In March, Spencer Finch opens his sixth exhibition with Lisson Gallery, presenting a thematic show focusing on three central preoccupations in his work: subjectivity, gravity and light. Following the artist’s involvement in recent large-scale public projects – from Trying To Remember the Color of the Sky on That September Morning (2014) at the National September 11 Memorial Museum in New York, to his latest commission, A Cloud Index, suspended above Crossrail’s new Paddington Station (2019) – this intimate exhibition sees Finch return to the studio, presenting a series of new works alongside recent and historic work.
With light and colour as his subject matter, the Brooklyn-based artist creates ethereal, poetic work, recreating his journeys and experiences with the natural world in watercolour, photography, installation, video and drawing. Many of his works delve into a specific time and place in history with the objective of recreating those conditions – from the rising sun in Homer’s Iliad to the passing clouds in Emily Dickinson’s Before I got my eye put out – while others, such as 102 Colors from My Dreams (2002), document the colours he saw in his sleep. Determined to capture the ineffable, elusive experiences of our existence, Finch’s work is at once an impressive technical feat and a magical, delicate snapshot of an elapsed moment.
The first room in the gallery is dedicated to Finch’s diptychs which explore subjectivity, variation and change. The exhibition includes new and recent work including the twin lightboxes of Color Test – 111 (2019), the doubled drawing Blue-Violet (2019) and two records of his own body as a heat map in and out of the sun’s rays, entitled As Blind Men Learn the sun (passing cloud) (2018), alongside previous works such as Rainbow (Dunedin) (2008), a recording of two sites where Finch determined the arc of a rainbow had begun and ended. Articulating both the lingering awe of the natural phenomenon and its transitory nature, Finch captures how fleeting the optical event is, like colour, time, memory and life itself. Hung together or at a distance from one another, Finch leaves the viewer to fill in the missing colours and complete their own rainbow.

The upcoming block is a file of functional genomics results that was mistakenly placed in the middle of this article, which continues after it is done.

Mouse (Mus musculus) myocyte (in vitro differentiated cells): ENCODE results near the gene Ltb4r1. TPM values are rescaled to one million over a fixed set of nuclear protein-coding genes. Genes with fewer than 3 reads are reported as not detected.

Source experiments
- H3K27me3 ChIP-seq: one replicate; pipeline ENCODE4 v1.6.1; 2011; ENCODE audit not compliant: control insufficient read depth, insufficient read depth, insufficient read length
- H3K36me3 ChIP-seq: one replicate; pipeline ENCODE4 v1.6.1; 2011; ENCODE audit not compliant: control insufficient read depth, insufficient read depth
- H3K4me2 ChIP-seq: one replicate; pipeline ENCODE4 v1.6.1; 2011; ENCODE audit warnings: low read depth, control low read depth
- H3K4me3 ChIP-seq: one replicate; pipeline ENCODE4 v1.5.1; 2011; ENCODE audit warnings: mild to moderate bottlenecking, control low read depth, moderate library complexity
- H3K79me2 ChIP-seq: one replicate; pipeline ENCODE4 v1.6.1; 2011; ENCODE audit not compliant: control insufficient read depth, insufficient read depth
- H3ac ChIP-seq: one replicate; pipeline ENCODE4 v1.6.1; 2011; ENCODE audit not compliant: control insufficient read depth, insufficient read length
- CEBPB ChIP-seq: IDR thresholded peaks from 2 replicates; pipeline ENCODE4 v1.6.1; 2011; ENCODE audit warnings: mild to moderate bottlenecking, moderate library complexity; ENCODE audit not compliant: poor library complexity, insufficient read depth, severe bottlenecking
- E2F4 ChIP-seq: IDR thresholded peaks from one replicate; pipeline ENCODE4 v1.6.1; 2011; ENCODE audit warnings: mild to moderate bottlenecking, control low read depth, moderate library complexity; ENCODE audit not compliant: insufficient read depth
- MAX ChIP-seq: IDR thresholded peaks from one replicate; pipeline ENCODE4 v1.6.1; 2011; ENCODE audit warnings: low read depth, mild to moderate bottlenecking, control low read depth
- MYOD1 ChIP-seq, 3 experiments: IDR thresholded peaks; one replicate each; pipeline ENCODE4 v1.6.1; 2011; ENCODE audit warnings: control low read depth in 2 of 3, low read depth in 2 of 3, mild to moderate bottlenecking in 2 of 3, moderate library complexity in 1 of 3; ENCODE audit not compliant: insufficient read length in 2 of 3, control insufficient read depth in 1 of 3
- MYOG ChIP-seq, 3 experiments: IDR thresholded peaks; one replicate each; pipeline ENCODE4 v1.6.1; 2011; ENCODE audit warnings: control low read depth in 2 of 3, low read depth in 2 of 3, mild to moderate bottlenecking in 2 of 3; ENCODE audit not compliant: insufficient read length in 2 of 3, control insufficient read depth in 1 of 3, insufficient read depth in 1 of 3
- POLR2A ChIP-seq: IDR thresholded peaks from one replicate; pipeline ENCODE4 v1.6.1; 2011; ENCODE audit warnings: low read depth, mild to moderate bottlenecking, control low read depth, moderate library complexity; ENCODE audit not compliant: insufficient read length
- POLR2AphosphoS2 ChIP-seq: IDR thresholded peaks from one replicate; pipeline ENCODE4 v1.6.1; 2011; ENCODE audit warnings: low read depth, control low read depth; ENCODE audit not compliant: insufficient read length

In the second room, under the theme of gravity, Finch presents works such as his Falling Leaves series, tracing the paths of leaves and matching their colours. While these works embody Finch’s scientific methodology, patiently and systematically investigating these phenomena, they also remind us of the romance of Finch’s practice; Finch’s devotion to the documentation of his surroundings reflects a deep appreciation. The installation exhibited across one wall in this room, Falling Cherry Blossoms (2019), is formed of multiple strands rendered in watercolour on folded paper that, when unravelled, create the illusion of multiple cherry blossoms falling from a tree.
Continuing the impulse to bring the outside in, light is the focus of the upstairs galleries. Finch’s fascination with light belongs to a long tradition: the sun has occupied the minds of scientists, philosophers, writers and artists since the dawn of human history, exploring optics and perception, as well as the connection to knowledge (the ‘enlightenment’) and religion. The exhibition features works such as After Image of the sun (Winter sunset) – his attempt to look at the sun and then depict its after glow – and Sunset (after Monet) (both 2019), an homage to Claude Monet who Finch referred to as creating “an experimental laboratory for certain optical effects.” A second work in the exhibition, Impressionist Sunset (after Monet) (2019), similarly tries to capture the ever-changing experience of light as filtered through the sunsets that Monet himself experienced and painted, creating a newly collaged Impressionist painting for the twenty-first century.